duke st. workshop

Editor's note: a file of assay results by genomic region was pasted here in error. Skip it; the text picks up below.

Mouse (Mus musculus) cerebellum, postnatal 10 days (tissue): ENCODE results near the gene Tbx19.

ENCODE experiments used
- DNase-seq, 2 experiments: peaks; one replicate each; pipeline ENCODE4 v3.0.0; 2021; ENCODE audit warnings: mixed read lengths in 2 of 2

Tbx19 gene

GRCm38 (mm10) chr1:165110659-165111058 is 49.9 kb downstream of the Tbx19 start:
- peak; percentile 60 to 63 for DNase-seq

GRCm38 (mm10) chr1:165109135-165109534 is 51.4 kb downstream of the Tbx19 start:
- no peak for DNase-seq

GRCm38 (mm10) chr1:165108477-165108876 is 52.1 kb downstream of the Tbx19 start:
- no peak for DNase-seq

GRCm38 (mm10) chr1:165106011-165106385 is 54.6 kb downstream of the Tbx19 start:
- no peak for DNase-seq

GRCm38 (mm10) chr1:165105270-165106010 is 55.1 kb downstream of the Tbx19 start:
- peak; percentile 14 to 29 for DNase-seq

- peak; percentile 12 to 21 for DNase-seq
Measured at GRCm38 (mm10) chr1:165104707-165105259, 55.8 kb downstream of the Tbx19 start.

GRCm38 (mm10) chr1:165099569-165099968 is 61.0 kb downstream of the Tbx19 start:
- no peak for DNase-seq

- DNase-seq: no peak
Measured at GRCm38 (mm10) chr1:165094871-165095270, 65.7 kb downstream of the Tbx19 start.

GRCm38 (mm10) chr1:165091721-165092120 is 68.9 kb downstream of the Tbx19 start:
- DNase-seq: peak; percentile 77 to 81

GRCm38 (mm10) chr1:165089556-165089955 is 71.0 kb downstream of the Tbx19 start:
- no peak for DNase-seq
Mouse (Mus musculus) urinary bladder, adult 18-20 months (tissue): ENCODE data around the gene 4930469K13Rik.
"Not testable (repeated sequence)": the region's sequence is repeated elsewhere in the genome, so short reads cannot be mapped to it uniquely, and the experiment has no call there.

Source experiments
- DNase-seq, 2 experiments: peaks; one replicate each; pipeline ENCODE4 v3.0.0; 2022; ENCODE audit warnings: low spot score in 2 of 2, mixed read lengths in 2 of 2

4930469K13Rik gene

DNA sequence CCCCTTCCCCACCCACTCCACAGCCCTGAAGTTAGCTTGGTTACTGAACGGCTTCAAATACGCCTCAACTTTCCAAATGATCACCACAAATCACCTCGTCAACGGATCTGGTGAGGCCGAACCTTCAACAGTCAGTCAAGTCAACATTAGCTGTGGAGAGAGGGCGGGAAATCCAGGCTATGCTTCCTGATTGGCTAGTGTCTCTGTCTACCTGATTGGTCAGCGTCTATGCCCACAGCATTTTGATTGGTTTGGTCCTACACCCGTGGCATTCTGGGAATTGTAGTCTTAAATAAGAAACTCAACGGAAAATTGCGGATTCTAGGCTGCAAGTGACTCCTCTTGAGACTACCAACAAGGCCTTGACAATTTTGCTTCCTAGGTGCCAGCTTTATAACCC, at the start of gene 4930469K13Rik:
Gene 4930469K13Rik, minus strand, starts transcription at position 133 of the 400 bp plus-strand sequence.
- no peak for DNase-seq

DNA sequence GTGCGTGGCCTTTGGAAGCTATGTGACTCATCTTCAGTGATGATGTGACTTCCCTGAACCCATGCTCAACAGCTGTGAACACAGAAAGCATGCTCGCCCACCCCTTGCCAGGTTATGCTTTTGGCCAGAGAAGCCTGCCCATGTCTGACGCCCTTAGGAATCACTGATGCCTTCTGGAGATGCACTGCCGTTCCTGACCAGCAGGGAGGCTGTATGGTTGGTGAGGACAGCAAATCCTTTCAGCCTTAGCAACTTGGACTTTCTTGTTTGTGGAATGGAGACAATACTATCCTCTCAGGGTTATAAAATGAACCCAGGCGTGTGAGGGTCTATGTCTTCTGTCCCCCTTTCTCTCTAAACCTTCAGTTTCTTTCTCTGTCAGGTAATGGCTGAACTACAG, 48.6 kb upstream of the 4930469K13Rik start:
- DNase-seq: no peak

Last up from Static Caravan comes from the much admired Duke St. Workshop. We haven’t seen finished copies yet ours appears to be a specially packaged promo housed in a DVD case inside of which all manner of inserts are tucked such as floor plan acetates, maps, polaroid photographs and a sticker – very eye catching. ‘Cabin 28’ is Duke St. Workshop’s second album following last years highly regarded ‘lexicon of paragon pines’ and that quite dandy ‘hospital’ 7 inch released earlier this year (oh and that ridiculously ultra limited ‘alpha / beta / gamma’ CD released to celebrate RSD14). To give you a flavour of ‘Cabin 28’ is to draw from the press release the following ‘a cold case from 1981…a remote rural setting…the keddie resort…soundtracking the case from dawn to midnight and beyond….the mood of the case the narrative dwelling not on the macabre but on family, love, loss and hope’. Cryptic. Nine tracks clocking in at just shy of the 26 minute mark, Duke St. Workshop appear to occupy an aural outpost that sits awkwardly refusing obvious categorization, one minute tweaking kosmiche corridors (exemplified here to perfection by the Karl Bartos hatchling ‘night draws in’), sometimes as is their want frequenting ghost walks along hauntologists sights at other times crafting strange sonic manifestations the imagery of which sits coded and in hibernation deep in the minds of children of the late 60’s and early 70’s. ‘Cabin 28’ sits and feels like a photograph album, each moment a recording for posterity a fleeting experience, each different yet uniquely bonded to its viewer – more so a field journal occasioned by moments of pure pop clarity such as that of the sweetly harvested title track that sits at its heart whose milky mirages and dreamy folk elopement traces its lineage back to a youthful ‘shorley wall’ era Ooberman. Distant brethren of Wizards Tell Lies (a long overdue mention for them is imminent) their world one suspects is pre-occupied by the mysteries of pylons and number stations and with the apocryphal writing of JG Ballard read to the soundtrack of Tristram Cary (as characterised albeit briefly on ‘hitch hikers on HWY 70’). Here you’ll encounter the cantering pastoral beauty of the Budd-esque minimalism that is ‘Sue and the Kids’ serenely swimming into the sun lit distance crookedly sitting aside the penetrating darkly hypnotic glare of the noir cradled Goblin like sparseness that fleets ghost like through  ‘Spanish Oaks’. Elsewhere ‘April 11th’ is pure Wurlitzer Jukebox flashbacks to a time in the mid 90’s Birmingham scene taking in a snapshot of such lost ensembles as Broadcast, Pram, Plone and L’Augmentation. As you’d rightly expect of a track titled ‘midnight’ it appears apparition like couched in fracturing disturbia, a nightmarish trip of tribal voodoo visitations and disorientating oddness brought to bear by freaky flutes and an obsession with soundtracks from 70’s styled east European children’s animation. Strange though curiously rewarding, DSW are the white noise crackle when the white dot fades from the TV. They are the shadow forming just out of eye shot. They are essential listening – but then if you miss out this time, hang around about 15 years or so and ‘Cabin 28’ will no doubt appear on Trunk records – yeah that good.  www.staticcaravan.org

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